Processing

Weekly kill: Slaughter numbers edge lower, as 2015 finish-line looms

Jon Condon, 24/11/2015

WITH three full weeks to go until Christmas plant closures, the finish line is within sight for the 2015 Eastern Australian slaughter season, as cattle throughput continued to edge lower this week.

Eastern states kills above 150,000 head now look unlikely for the remainder of the year, judging by processor comments this morning, with a host of large plants across Eastern Australia now operating on 3-4 day weekly shifts, and/or reduced daily kills to better align with cattle numbers.

Oakey genericThe seasonal closure of three chains at the end of next week (JBS Townsville, Teys Biloela, Casino NSW) will further impact rates of kill across Eastern states. But there’s also some evidence that those closures might help underpin supplies at remaining plants until the normal seasonal closure closer to Christmas, as cattle are diverted to alternate processing facilities.

In fact some Queensland processors are now talking more optimistically about maintaining five-day shifts later into the year at those plants that will remain open. Weather will be the big wild-card on what happens between now and year’s end, as it will during the opening stages of the 2016 slaughter season.

With only three full weeks left for the current season, there is now a reasonable flow of slaughter cattle being presented, for a variety of reasons: cash flow; the still strong market for good slaughter cattle; uncertainty over the summer seasonal outlook; and the fact that there could be a four-week period (at least) ahead when it could be nigh-on impossible to secure a kill slot.

Grainfed influence on kill composition

Another factor is the rising proportion of grainfeds in the mix of slaughter cattle, as the current season draws to a close and the weekly kills wind-down. With many Queensland and NSW feedlots still operating at close to capacity, grainfed cattle that have done their time will take priority in kills over coming weeks, and again in early 2016.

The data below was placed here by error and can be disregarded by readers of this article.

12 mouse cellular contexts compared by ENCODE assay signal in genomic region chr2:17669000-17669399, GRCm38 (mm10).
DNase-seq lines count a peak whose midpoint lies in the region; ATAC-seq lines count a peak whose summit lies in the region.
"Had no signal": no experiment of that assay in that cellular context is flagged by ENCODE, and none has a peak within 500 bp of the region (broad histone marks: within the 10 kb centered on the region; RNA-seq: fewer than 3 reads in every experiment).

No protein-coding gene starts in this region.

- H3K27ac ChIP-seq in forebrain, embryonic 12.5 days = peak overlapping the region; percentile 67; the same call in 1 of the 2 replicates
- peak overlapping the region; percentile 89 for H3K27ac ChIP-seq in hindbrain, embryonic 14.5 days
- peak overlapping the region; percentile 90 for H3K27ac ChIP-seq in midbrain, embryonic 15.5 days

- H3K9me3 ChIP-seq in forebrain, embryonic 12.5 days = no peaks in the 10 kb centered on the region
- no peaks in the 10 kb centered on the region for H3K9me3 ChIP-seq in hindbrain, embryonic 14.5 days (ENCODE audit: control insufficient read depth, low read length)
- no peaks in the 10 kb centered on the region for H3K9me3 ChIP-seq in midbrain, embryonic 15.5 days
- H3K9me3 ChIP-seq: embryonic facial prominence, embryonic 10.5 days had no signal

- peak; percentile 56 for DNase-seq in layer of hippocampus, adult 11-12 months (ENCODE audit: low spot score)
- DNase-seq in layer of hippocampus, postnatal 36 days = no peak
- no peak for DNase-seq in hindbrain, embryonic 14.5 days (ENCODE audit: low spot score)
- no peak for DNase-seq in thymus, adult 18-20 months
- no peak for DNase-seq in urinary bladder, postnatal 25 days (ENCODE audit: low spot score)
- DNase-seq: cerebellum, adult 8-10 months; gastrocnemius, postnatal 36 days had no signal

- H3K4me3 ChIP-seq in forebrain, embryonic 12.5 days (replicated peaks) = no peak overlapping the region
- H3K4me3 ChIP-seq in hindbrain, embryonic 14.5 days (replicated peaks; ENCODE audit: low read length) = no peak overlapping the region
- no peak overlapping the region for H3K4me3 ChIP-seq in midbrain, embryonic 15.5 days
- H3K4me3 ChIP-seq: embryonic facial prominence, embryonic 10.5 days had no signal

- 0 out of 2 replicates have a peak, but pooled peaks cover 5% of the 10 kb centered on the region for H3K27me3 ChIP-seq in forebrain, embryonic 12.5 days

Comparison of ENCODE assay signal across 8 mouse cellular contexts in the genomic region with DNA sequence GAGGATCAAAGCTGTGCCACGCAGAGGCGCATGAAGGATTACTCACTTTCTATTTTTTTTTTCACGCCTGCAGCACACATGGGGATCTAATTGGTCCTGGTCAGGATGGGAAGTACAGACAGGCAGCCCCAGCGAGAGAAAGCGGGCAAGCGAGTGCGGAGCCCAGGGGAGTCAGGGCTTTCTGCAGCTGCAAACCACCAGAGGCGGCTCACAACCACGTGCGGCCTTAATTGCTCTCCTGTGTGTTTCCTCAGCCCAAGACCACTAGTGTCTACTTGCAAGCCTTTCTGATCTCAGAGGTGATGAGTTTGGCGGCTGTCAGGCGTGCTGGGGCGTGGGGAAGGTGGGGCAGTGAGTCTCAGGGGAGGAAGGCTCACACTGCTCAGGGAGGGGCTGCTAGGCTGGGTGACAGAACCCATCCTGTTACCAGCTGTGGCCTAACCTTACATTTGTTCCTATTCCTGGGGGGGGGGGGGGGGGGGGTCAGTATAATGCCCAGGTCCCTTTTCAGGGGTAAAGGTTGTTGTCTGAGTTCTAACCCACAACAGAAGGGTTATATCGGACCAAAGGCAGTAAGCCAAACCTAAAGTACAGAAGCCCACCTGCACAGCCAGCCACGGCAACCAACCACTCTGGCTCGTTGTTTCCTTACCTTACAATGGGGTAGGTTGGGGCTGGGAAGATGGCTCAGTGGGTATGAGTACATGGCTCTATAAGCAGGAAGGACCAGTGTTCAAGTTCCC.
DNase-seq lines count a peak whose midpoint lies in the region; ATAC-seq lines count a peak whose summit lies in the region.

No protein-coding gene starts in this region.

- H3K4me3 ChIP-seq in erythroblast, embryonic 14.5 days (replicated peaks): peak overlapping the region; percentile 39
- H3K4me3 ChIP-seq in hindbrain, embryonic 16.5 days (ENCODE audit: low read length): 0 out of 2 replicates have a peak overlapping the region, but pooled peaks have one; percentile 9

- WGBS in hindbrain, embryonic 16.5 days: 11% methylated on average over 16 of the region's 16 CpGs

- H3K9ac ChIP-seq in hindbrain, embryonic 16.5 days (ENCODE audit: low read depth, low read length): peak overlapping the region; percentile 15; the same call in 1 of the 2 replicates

One large processor in southeast Queensland stopped quoting on grassfeds altogether last week, confident that it will complete its 2015 kill season with the grainfed cattle coming through the pipeline.

In a state-by-state breakdown, Queensland’s kill last week reached just over 64,000 head, another 2pc decline on the week previous. What’s perhaps more important is the declines evident year-on-year – now well into double figures in all states bar Tasmania.

The Queensland tally last week was 21pc down on the same week a year ago, while NSW, at 36,165 head last week, was back 17pc.

Victoria registered a kill last week of 29,500 head, down 12pc year on year, while South Australia at just over 9000 head was 13pc off last year’s pace. Only Tasmania was anywhere near last year’s performance, with 4930 head being only 5pc behind on yearly comparisons.

Grids unchanged

Southeast Queensland grids for a fourth consecutive week are more or less unchanged, as processors face the realisation that simply raising bid offers will no longer flush-out more slaughter stock.

Best cows for SEQ kills in coming weeks were quoted at 505c this morning, with the benchmark four-tooth grassfed ox at 540-545c. MSA yearling grassfed steer is 550-555c this week, grainfed MSA steer 555-560c and best EU grassfed steer 580c.

Store markets have shown some momentum in the past week, with bigger numbers on offer and a firming price trend in many centres over the past seven days. Better feeder/backgrounder types at Roma this morning were making a very solid 350-360c/kg liveweight, Beef Central was told.

Significantly, demand for those cattle appears to be coming primarily from grassfed finishers – not feedlot operators. Feedlots are already showing signs of dropping numbers at present, with some pens, at least, not being re-filled after close-out.

Rainfall over the December January period will strongly dictate whether feedlot numbers on feed decline next year, or remain at the near record levels experienced over the past 18 months.

 

 

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